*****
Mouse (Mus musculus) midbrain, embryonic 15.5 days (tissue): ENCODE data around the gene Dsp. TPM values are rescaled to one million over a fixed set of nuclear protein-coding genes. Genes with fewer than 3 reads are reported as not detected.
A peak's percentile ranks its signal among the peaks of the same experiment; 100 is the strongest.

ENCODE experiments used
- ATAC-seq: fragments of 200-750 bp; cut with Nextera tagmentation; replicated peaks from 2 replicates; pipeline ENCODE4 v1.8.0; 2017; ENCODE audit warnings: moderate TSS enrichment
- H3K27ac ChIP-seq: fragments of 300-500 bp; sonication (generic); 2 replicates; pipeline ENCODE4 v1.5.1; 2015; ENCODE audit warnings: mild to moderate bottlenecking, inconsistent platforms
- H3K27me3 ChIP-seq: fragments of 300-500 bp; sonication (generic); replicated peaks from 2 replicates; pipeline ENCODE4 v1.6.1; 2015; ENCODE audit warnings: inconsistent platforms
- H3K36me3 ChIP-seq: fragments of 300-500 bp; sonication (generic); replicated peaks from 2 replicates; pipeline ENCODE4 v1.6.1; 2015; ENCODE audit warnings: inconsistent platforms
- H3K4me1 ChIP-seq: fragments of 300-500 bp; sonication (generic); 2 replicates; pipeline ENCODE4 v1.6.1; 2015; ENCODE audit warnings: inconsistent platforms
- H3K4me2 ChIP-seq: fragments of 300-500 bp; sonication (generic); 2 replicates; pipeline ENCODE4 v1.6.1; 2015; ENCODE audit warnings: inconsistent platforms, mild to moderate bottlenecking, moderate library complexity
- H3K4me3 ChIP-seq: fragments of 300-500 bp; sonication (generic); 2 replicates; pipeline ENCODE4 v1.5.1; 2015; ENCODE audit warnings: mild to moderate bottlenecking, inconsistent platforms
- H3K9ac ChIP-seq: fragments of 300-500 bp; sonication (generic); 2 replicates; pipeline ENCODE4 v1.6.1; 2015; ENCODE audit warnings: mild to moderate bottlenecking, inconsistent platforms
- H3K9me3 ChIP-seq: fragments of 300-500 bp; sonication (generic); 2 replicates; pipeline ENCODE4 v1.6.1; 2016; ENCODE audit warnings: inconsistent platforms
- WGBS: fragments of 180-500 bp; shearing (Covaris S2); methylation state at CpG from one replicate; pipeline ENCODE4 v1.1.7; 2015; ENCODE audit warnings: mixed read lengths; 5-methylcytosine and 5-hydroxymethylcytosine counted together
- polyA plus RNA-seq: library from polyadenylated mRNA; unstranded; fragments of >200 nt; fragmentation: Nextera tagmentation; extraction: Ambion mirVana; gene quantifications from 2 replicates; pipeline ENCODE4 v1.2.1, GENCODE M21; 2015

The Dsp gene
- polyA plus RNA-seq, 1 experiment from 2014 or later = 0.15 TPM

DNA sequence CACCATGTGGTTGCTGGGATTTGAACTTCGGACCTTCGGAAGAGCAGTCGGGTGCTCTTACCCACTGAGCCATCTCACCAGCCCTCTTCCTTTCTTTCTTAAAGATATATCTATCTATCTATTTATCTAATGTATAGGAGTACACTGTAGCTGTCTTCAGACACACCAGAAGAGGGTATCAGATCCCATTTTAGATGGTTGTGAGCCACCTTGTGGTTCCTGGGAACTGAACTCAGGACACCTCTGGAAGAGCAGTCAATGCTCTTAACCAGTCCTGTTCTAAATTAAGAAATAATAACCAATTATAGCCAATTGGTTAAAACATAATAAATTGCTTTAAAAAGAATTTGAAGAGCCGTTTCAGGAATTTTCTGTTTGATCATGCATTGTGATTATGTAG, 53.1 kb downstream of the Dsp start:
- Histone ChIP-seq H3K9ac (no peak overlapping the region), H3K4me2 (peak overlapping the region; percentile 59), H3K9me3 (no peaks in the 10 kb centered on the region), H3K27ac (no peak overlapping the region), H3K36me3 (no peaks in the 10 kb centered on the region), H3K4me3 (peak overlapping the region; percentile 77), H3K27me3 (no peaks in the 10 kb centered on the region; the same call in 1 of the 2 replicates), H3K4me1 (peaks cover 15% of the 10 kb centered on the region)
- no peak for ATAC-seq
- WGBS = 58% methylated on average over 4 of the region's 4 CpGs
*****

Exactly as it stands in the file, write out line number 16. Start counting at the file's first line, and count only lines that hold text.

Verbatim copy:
- polyA plus RNA-seq, 1 experiment from 2014 or later = 0.15 TPM